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Designing, Developing, and Implementing a Course on LEGO Robotics for Technology Teacher Education
Article

, , University of Alberta, Canada

Journal of Technology and Teacher Education Volume 11, Number 2, ISSN 1059-7069 Publisher: Society for Information Technology & Teacher Education, Waynesville, NC USA

Abstract

Within a constructivist philosophy of learning, teachers, as students, are introduced to different perspectives of teaching with robotic technology while immersed in what Papert called a constructionist environment. Robotics allows students to creatively explore computer programming, mechanical design and construction, problem solving, collaboration, physics, motion, music-all within an active, enjoyable, and nonthreatening setting. The theoretical motivation for integrating robotics into the teacher education program comes from Jonassen's (2000) argument that technology tools can be viewed as cognitive tools or "Mindtools" that enhance the learning process. Students are given ownership for their learning within a constructionist environment and allowed to discover and make choices as they explore countless avenues for solving design challenges. Through the use of innovative LEGO® RoboLab™ technology, students learn various facets of problem solving while simultaneously mastering numerous mathematical and scientific concepts. This article describes a case study of a pilot teacher education course in robotic technology. The goal was to design and develop a course that provides current and prospective teachers with a solid understanding of robot design, construction, and programming-as well as a demonstration and understanding of teaching using constructionist pedagogical strategies.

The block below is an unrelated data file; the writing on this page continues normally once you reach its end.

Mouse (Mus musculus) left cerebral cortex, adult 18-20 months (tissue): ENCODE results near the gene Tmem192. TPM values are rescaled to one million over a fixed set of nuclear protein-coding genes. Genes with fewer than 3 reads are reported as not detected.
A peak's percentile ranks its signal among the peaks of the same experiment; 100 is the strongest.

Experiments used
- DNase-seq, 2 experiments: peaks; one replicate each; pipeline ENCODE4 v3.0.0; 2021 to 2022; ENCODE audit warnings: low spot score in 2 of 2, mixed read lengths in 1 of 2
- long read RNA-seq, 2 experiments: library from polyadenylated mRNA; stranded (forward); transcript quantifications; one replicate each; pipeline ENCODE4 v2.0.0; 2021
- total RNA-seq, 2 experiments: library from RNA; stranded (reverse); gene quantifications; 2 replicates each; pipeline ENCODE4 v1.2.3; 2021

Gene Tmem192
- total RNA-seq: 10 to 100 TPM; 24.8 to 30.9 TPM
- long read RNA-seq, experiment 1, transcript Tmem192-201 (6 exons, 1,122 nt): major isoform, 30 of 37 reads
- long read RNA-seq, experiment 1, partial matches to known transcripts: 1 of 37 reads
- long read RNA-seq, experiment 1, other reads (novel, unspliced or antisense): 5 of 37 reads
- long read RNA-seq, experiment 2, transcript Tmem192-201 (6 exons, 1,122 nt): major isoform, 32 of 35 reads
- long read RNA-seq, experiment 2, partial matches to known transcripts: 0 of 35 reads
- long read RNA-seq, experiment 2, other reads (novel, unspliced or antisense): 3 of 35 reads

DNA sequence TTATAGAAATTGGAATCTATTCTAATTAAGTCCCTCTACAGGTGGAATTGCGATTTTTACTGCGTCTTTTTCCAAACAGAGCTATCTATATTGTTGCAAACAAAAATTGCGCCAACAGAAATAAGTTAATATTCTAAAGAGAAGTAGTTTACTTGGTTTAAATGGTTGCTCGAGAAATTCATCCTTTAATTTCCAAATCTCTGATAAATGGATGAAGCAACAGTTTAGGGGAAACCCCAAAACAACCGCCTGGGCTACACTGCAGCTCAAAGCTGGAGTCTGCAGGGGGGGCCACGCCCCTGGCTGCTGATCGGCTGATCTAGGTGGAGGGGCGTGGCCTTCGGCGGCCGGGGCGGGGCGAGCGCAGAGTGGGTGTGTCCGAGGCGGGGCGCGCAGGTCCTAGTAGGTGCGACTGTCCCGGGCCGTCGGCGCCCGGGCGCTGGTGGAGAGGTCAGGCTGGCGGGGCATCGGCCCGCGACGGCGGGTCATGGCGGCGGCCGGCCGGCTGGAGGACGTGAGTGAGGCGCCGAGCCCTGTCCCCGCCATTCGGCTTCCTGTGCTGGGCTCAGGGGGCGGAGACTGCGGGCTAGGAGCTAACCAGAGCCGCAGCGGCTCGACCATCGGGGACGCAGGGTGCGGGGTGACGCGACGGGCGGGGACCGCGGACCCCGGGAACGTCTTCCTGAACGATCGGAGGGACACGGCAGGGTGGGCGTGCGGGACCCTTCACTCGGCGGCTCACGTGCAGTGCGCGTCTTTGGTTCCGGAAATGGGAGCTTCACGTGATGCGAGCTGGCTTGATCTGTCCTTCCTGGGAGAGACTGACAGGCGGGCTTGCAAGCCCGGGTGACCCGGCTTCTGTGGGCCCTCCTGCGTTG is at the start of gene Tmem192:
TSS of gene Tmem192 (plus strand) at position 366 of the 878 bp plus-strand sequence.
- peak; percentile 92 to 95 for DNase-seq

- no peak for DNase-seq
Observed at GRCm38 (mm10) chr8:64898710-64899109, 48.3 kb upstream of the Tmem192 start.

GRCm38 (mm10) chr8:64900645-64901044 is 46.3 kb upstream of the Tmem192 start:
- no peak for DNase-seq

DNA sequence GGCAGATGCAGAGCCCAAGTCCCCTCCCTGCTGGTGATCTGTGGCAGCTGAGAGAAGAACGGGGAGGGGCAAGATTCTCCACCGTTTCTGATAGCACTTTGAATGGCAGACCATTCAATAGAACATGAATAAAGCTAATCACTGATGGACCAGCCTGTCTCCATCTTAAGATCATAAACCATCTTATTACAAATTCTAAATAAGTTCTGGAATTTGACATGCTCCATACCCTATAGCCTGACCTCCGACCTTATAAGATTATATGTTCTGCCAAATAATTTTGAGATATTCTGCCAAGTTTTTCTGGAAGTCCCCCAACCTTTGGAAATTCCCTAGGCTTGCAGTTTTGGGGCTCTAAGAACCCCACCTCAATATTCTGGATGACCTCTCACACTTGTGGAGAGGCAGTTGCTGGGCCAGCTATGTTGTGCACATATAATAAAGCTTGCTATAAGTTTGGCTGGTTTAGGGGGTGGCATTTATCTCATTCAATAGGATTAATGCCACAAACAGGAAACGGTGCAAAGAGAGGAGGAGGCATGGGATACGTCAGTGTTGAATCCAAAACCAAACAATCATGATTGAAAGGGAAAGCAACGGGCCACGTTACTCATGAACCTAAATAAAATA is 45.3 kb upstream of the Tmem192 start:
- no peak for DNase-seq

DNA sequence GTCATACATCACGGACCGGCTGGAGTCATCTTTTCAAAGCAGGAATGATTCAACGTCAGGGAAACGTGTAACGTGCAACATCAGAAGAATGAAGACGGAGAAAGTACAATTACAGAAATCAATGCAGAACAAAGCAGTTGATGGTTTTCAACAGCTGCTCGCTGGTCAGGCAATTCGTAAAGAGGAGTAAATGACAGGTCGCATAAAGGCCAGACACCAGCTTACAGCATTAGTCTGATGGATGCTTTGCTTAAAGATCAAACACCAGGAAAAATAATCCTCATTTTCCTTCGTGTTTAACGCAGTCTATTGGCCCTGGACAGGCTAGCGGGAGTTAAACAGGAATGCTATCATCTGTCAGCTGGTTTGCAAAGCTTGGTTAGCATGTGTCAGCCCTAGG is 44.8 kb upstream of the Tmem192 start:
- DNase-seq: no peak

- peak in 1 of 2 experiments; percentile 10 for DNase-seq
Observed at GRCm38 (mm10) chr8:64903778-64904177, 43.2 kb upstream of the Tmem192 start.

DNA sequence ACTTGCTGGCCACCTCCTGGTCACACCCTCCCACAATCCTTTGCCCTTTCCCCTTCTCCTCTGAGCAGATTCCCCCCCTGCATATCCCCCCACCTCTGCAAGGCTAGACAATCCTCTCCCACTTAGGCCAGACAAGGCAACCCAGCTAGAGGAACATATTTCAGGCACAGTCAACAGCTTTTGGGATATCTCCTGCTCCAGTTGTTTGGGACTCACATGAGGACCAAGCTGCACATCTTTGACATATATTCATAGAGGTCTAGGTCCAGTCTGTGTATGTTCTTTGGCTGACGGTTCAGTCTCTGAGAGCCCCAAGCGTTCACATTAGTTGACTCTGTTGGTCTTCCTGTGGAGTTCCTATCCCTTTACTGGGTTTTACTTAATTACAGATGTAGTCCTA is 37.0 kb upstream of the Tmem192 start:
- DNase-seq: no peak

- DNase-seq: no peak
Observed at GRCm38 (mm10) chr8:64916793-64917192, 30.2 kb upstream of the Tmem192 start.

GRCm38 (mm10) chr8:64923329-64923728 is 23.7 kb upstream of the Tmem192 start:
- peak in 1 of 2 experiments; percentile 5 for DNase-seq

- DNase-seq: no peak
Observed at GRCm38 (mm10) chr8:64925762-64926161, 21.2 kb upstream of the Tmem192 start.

Citation

Chambers, J.M. & Carbonaro, M. (2003). Designing, Developing, and Implementing a Course on LEGO Robotics for Technology Teacher Education. Journal of Technology and Teacher Education, 11(2), 209-241. Norfolk, VA: Society for Information Technology & Teacher Education. Retrieved November 18, 2019 from .

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